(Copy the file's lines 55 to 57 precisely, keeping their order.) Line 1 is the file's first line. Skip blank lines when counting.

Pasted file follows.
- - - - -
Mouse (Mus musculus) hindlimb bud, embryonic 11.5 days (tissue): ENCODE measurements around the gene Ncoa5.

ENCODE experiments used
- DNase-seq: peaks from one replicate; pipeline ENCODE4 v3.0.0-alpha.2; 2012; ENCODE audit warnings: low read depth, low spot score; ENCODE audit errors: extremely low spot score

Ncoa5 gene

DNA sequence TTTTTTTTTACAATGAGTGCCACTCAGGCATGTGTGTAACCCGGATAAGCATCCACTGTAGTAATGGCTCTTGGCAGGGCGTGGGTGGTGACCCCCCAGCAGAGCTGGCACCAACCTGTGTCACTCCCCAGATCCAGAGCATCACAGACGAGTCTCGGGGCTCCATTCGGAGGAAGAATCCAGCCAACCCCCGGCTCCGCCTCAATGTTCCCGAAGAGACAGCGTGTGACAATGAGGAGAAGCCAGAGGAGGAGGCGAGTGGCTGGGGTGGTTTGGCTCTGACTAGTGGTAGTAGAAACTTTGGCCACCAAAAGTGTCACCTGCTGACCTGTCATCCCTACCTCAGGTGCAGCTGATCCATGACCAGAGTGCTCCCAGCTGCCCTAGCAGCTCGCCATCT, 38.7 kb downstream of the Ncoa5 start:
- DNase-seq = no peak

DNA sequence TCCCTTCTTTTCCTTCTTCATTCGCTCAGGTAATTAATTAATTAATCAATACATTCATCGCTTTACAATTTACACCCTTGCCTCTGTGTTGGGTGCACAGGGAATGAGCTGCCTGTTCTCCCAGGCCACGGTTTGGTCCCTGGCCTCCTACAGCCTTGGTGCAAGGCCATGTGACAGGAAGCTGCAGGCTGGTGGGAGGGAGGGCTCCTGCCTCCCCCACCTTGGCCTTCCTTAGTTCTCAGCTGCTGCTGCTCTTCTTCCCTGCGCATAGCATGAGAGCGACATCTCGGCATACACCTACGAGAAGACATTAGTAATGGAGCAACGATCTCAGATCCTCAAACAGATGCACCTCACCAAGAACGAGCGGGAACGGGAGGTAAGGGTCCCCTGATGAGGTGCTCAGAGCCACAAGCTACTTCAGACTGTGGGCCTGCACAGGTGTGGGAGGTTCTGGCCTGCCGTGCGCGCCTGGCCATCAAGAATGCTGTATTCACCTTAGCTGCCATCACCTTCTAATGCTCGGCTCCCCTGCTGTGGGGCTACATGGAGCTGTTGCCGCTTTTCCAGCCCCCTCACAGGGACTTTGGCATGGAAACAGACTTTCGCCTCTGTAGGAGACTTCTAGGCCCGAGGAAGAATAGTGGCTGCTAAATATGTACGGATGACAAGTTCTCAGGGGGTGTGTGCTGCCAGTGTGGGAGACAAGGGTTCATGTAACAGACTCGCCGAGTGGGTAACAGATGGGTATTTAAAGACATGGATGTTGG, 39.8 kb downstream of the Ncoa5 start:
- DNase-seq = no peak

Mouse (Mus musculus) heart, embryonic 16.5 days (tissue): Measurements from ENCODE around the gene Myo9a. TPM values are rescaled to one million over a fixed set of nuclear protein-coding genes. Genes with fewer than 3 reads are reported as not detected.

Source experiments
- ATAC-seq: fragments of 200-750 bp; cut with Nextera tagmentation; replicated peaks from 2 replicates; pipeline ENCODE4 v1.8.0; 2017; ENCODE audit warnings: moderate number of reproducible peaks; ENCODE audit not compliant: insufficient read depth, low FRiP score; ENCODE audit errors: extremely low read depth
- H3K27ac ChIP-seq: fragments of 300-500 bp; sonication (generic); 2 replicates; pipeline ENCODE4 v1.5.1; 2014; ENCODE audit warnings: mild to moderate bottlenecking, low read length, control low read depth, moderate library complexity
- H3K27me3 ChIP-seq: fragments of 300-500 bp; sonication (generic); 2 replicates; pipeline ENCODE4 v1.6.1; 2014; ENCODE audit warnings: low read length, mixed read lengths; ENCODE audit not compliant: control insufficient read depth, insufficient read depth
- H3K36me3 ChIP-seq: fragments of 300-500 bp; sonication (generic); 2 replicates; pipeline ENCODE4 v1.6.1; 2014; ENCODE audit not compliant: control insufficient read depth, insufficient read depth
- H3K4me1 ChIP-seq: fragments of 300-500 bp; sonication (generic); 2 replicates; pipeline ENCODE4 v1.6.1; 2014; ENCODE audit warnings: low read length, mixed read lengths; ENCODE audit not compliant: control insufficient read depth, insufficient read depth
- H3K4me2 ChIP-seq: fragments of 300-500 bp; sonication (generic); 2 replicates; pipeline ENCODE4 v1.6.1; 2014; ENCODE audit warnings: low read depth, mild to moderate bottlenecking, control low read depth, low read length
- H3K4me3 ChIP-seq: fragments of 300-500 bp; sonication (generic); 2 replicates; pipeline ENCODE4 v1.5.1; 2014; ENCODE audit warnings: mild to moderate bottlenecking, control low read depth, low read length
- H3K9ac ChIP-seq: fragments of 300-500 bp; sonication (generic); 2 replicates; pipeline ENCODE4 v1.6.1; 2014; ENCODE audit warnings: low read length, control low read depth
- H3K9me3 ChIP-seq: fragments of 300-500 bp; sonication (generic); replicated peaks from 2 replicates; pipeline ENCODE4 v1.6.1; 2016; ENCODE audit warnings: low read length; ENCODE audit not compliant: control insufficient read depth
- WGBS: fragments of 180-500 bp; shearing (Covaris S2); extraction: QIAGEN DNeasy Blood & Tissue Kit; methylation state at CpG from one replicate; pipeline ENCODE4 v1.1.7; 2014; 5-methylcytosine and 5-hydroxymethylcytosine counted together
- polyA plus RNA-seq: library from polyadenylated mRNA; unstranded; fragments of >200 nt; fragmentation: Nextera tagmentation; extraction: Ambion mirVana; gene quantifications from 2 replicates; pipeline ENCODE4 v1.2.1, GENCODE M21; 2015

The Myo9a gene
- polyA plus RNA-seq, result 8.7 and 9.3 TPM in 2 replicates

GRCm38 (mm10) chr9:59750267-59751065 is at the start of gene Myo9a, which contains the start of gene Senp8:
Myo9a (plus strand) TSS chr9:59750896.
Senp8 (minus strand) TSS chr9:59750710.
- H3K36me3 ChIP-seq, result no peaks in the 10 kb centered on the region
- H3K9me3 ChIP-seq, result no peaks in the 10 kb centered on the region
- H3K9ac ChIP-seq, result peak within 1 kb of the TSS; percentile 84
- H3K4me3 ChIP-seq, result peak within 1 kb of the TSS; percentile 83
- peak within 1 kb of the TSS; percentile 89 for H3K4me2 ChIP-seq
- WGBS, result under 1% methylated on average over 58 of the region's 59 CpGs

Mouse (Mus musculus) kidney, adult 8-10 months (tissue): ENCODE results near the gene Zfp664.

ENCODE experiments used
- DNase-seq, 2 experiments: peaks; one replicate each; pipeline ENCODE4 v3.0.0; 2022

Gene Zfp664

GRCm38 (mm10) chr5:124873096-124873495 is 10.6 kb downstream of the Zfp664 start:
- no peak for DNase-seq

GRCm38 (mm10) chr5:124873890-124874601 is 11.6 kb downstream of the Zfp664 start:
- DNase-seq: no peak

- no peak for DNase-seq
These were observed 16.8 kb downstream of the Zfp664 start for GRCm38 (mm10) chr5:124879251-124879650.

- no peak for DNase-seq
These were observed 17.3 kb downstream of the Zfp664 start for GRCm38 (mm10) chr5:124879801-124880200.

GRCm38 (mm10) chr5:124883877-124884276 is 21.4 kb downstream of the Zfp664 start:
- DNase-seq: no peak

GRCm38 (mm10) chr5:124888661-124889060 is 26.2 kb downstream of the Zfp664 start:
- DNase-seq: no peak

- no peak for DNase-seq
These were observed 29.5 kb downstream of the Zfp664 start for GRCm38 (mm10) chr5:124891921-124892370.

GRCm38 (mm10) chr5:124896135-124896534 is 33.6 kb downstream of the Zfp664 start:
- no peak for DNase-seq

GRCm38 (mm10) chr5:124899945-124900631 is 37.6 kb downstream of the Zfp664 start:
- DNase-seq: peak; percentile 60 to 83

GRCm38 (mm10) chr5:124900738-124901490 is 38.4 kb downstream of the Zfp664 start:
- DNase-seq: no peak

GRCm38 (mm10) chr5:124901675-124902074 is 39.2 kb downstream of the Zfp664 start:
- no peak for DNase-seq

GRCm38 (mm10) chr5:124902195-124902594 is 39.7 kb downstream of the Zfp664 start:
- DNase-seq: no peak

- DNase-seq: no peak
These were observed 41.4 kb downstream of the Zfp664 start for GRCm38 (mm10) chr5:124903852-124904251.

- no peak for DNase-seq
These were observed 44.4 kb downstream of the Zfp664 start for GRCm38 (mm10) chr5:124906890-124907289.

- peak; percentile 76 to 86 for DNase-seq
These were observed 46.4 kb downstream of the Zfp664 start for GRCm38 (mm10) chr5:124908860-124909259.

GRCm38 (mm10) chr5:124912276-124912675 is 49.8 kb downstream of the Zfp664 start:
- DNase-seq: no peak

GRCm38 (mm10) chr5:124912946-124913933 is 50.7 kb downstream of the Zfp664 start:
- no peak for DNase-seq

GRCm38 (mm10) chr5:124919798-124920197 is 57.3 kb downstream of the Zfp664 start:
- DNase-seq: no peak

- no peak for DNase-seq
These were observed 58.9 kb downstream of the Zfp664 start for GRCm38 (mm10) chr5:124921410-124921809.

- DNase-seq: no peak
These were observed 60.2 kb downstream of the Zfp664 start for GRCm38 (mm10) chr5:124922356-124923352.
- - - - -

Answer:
GRCm38 (mm10) chr5:124900738-124901490 is 38.4 kb downstream of the Zfp664 start:
- DNase-seq: no peak

GRCm38 (mm10) chr5:124901675-124902074 is 39.2 kb downstream of the Zfp664 start: